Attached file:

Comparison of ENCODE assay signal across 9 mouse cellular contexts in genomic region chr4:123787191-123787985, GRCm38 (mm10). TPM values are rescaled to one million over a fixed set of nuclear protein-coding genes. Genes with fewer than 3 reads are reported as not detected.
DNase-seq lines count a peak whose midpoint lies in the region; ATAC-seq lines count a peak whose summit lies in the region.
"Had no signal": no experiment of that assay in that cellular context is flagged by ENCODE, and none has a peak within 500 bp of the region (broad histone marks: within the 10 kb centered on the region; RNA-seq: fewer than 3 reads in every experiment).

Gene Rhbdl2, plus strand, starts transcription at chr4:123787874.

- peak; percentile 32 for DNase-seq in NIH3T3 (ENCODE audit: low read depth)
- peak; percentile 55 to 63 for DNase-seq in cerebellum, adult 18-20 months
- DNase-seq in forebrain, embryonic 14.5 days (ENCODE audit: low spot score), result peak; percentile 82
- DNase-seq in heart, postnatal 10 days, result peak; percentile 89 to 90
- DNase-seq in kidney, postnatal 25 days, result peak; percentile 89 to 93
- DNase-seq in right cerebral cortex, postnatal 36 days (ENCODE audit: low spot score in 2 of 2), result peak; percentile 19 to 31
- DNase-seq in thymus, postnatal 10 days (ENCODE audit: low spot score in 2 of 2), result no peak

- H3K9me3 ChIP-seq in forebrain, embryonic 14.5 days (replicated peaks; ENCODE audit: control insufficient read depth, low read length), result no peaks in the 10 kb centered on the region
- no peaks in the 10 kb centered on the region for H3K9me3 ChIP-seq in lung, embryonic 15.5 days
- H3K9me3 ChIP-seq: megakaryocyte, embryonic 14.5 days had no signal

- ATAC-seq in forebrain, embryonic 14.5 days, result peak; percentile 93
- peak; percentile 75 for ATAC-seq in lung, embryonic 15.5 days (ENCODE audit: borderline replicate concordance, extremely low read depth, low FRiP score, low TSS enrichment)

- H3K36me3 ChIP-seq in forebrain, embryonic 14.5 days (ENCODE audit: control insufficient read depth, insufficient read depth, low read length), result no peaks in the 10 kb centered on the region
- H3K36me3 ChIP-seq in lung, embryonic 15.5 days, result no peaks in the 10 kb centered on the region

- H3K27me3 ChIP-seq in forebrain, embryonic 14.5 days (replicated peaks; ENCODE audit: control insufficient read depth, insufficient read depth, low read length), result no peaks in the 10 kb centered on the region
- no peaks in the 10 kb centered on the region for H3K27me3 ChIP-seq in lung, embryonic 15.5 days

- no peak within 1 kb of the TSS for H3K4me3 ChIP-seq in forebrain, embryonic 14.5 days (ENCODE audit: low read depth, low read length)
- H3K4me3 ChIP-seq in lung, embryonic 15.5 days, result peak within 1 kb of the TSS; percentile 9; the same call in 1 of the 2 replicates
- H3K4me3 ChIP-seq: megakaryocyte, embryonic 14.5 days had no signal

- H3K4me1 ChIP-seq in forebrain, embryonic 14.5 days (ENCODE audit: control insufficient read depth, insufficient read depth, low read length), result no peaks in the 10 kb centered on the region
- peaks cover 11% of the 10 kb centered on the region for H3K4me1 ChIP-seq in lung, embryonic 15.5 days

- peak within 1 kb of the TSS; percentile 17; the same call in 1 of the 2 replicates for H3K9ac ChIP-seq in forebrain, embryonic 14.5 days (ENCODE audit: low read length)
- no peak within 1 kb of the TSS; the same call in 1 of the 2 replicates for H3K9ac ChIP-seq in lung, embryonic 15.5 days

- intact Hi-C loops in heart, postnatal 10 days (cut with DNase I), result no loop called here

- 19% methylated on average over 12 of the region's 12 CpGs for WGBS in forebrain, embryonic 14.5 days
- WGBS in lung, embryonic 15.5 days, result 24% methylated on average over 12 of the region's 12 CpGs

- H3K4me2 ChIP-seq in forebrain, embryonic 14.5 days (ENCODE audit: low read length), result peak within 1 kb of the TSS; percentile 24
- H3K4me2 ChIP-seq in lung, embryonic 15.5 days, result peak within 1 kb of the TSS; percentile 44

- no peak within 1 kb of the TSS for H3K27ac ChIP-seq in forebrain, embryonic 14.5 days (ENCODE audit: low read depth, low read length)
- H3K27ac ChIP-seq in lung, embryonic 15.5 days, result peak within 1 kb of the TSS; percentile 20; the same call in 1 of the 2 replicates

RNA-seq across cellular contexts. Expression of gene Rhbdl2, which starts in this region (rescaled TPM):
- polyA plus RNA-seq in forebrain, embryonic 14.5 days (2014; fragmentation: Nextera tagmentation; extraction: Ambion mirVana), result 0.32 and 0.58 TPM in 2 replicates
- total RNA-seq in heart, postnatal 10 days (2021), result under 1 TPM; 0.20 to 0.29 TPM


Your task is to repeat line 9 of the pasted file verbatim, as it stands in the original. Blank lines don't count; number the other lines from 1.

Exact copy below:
- DNase-seq in kidney, postnatal 25 days, result peak; percentile 89 to 93